Letter: The future for Iraq

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The Independent Culture
Sir: The correspondence in your columns following the bombing of Iraq seems to show a consensus on two points. The sale of arms to Iraq should remain illegal, but all other sanctions should cease.

And a humane way must be found to help the Iraqi people's development, without enriching their government or ceasing to monitor their "weapons of mass destruction".

Fifty years ago, in the aftermath of the Second World War, most of our European countries were in ruins, governments were facing bankruptcy and millions of people were suffering from under-nourishment and poverty.

The United States offered each country a chance to participate in a "European Recovery Program", which became known as the Marshall Plan. This laid the foundations of Western Europe's current economic prosperity.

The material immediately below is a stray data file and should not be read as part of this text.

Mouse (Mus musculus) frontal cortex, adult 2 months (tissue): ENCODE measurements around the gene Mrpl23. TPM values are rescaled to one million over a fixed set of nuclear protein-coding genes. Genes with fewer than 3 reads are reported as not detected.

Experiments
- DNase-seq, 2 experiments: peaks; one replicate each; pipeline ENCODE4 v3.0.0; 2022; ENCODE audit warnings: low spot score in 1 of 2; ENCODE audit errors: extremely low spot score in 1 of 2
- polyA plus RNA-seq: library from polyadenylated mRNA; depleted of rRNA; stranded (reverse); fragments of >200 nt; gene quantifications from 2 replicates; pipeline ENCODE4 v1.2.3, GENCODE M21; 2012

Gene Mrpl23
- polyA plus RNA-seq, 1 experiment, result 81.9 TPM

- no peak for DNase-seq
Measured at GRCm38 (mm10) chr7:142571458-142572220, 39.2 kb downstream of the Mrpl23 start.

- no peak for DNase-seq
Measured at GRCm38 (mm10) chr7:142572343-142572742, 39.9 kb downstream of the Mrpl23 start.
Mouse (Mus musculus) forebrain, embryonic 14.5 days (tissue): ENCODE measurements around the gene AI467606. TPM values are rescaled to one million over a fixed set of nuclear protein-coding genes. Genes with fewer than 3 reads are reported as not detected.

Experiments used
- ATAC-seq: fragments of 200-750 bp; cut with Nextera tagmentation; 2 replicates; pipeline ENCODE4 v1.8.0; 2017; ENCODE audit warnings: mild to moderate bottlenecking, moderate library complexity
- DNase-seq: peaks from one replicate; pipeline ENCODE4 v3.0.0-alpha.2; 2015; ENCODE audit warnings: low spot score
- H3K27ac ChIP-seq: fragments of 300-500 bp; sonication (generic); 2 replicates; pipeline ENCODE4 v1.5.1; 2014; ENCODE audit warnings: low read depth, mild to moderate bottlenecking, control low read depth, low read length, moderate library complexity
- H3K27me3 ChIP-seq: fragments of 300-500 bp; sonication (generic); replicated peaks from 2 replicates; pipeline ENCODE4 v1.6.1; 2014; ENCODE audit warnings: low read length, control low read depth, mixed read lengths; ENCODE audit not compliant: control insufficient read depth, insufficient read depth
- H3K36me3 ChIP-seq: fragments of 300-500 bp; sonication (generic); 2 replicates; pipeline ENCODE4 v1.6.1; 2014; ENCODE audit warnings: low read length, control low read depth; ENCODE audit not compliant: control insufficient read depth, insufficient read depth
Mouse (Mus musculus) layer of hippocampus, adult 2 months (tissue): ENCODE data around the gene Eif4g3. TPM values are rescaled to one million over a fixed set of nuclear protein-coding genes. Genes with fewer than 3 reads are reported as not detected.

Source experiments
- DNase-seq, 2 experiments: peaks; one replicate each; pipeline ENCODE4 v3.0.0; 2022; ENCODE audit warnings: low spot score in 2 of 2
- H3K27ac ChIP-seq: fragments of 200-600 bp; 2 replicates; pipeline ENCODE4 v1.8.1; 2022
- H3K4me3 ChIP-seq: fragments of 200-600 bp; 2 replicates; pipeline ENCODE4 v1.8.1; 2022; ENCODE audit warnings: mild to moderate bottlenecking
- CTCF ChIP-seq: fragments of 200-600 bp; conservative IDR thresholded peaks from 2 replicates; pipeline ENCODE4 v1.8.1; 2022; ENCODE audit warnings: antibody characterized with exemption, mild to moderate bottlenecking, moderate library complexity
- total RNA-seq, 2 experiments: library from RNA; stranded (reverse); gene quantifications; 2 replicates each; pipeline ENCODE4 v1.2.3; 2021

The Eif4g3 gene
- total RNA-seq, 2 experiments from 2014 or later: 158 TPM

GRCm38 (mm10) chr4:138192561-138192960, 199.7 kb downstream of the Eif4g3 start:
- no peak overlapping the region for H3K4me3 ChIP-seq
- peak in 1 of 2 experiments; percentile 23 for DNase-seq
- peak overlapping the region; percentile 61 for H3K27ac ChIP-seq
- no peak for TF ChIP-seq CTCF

Now we Europeans are comparatively prosperous and the Middle Eastern region is in a situation comparable to ours 50 years ago. Should not the United Kingdom therefore propose to the European Union that, together with the United States, Israel and the richer Arab states, we offer a "Middle East Recovery Programme", at least to Lebanon, Syria, Jordan, Iraq and Iran?

Such an offer would add to the budgetary strains the processes of enlargement and internal restructuring are imposing on the EU but, if administered by the United Nations, it might provide the world with an aim that would unite Christian and Muslim, Jew and Arab, the United States, Russia and China in a common effort.

ROBIN EVANS

Worcester

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